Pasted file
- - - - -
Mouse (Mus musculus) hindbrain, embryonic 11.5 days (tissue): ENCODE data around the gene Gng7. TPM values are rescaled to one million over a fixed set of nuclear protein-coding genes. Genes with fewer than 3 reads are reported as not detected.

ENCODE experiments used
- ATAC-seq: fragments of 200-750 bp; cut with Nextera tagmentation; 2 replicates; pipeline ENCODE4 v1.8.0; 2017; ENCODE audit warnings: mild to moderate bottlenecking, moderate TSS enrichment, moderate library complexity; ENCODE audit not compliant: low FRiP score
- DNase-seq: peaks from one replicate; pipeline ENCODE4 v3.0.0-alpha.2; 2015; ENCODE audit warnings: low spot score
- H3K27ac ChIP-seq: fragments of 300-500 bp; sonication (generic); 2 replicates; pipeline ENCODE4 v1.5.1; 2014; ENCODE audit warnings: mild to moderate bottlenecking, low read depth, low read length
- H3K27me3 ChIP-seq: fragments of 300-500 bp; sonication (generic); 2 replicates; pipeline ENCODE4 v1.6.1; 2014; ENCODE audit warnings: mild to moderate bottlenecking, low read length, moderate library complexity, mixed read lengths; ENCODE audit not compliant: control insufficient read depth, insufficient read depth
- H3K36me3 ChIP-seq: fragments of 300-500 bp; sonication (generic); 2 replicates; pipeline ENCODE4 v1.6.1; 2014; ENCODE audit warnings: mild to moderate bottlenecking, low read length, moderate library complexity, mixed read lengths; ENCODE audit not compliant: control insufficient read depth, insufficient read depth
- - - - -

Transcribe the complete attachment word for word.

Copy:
Mouse (Mus musculus) hindbrain, embryonic 11.5 days (tissue): ENCODE data around the gene Gng7. TPM values are rescaled to one million over a fixed set of nuclear protein-coding genes. Genes with fewer than 3 reads are reported as not detected.

ENCODE experiments used
- ATAC-seq: fragments of 200-750 bp; cut with Nextera tagmentation; 2 replicates; pipeline ENCODE4 v1.8.0; 2017; ENCODE audit warnings: mild to moderate bottlenecking, moderate TSS enrichment, moderate library complexity; ENCODE audit not compliant: low FRiP score
- DNase-seq: peaks from one replicate; pipeline ENCODE4 v3.0.0-alpha.2; 2015; ENCODE audit warnings: low spot score
- H3K27ac ChIP-seq: fragments of 300-500 bp; sonication (generic); 2 replicates; pipeline ENCODE4 v1.5.1; 2014; ENCODE audit warnings: mild to moderate bottlenecking, low read depth, low read length
- H3K27me3 ChIP-seq: fragments of 300-500 bp; sonication (generic); 2 replicates; pipeline ENCODE4 v1.6.1; 2014; ENCODE audit warnings: mild to moderate bottlenecking, low read length, moderate library complexity, mixed read lengths; ENCODE audit not compliant: control insufficient read depth, insufficient read depth
- H3K36me3 ChIP-seq: fragments of 300-500 bp; sonication (generic); 2 replicates; pipeline ENCODE4 v1.6.1; 2014; ENCODE audit warnings: mild to moderate bottlenecking, low read length, moderate library complexity, mixed read lengths; ENCODE audit not compliant: control insufficient read depth, insufficient read depth